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Top Euro Tour players condemn Muirfield vote and praise R&A response

Thomas Bjorn and Padraig Harrington, pictured at the 2015 Masters
Thomas Bjorn and Padraig Harrington, pictured at the 2015 Masters (Getty Images)

STRAFFAN, Ireland – British Open winners and European Tour players reacted with astonishment Thursday at the Honourable Company of Edinburgh Golfers’ decision to reject female members for Muirfield.

The Scottish club did not get the two-thirds majority needed to allow women to join for the first time in its 272-year history, the club announced. The R&A immediately announced Muirfield’s removal from the Open rota.

Two-time Open winner Padraig Harrington of Ireland summed up the mood among European Tour members: “What harm would it do having a few lady members?” Harrington asked after his opening round in the $4.5 million Irish Open here at The K Club. “There is no reason why it can’t work, and in this day and age, who would want to be in a golf club with only men?”

Paul Lawrie, a Scot and the 1999 Open champion, agreed.

“In this day and age I just can’t understand why any golf clubs don’t allow female members,” Lawrie said. “How can you not let ladies be a member of a golf club? It just doesn’t make any sense. Imagine not being able to take your wife into the golf club? It’s just not right.”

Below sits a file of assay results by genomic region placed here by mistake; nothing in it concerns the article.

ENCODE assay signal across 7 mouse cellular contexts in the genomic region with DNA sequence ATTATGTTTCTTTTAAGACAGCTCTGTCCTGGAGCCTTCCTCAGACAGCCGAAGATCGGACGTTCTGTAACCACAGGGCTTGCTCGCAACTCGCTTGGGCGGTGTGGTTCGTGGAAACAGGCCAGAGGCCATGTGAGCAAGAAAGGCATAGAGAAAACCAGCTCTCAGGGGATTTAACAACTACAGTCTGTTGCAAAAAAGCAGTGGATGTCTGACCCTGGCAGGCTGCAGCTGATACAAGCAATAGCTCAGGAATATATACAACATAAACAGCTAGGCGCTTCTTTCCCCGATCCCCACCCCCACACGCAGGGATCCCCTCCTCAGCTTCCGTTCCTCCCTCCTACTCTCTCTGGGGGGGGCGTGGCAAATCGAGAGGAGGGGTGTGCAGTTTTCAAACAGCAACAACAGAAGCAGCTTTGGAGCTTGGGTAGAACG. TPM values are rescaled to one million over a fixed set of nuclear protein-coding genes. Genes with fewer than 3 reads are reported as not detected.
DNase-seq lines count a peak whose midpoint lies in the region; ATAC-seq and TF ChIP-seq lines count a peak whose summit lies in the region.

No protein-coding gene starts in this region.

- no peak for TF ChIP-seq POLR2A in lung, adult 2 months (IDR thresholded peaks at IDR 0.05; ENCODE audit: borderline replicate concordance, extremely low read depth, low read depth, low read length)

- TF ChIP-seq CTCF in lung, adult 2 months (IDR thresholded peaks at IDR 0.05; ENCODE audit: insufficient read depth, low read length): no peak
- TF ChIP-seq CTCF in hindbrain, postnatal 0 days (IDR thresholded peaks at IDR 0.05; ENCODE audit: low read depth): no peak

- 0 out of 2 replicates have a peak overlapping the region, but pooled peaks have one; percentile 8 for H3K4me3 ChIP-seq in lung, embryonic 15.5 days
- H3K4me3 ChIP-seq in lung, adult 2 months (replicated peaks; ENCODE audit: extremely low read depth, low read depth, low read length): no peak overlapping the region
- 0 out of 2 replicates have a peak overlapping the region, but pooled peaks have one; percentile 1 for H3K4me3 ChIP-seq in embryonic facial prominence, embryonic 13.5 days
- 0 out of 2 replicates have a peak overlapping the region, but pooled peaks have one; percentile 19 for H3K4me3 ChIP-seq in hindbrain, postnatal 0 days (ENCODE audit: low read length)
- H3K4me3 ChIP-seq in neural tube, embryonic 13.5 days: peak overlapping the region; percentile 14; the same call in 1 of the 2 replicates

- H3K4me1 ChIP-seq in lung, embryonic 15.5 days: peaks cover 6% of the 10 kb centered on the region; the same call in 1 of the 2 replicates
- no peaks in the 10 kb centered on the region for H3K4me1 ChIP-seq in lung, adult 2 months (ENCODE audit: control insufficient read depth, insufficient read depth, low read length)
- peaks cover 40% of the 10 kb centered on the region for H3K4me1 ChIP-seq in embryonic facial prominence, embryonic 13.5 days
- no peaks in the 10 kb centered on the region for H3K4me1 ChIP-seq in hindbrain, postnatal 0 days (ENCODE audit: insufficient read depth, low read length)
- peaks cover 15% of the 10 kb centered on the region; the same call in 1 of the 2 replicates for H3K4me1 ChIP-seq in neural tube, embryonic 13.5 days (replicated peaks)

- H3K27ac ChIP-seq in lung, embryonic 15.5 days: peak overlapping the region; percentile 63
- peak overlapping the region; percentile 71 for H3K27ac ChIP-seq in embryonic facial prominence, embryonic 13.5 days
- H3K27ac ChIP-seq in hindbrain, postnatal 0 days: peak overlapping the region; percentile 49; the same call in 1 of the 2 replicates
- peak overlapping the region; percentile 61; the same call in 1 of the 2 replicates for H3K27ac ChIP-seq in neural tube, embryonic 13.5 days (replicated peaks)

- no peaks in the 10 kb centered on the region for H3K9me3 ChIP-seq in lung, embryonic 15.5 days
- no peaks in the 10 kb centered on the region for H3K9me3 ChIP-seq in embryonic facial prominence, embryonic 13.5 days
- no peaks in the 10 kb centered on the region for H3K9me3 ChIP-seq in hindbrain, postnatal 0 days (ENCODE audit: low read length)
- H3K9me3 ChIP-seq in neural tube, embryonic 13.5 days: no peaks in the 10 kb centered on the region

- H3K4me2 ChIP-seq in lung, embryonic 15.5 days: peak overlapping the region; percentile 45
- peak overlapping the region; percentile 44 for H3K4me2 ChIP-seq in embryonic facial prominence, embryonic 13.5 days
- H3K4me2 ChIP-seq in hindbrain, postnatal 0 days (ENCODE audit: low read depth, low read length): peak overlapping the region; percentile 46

Thomas Bjorn is a two-time runner up in the British Open and chairman of the European Tour’s tournament committee. The decision took him by surprise.

“I’m gobsmacked,” said Bjorn, a Dane who tied for second in the British Open in 2000 and ’03. “I’m very surprised. I really am in this day and age. It’s a shame that one of the best golf courses in the world is off the Open rota.”

All three players were quick to praise the R&A for its swift decision to remove Muirfield (No. 4, Golfweek’s Best Great Britain and Ireland Classic Courses) as a future Open host.

“The R&A are right to do what they’ve done,” Lawrie said.

Said Bjorn: “The R&A has made the right decision.”

Harrington, the Open champion in 2007 and ’08, was more effusive.

“The R&A has done the right thing for the bigger picture and the greater cause because they have that responsibility,” he said. “They lead golf on a world stage, and their brand is such a big brand that they have a responsibility to general society.

“This shows they (R&A) are moving into the modern era, that they have more of a responsibility than just golf.

“Obviously there is great history and heritage to Muirfield, and the players love playing it. It’s a great golf course, and I can see why people would want to keep it, but the reality is the R&A has a bigger responsibility outside of golf. On an individual basis, if you want to be a smaller club and not deal with the outside world, that’s their business. But once you step into the general public and society – and especially a media world – then you have to make sure everything is fair to everybody.”

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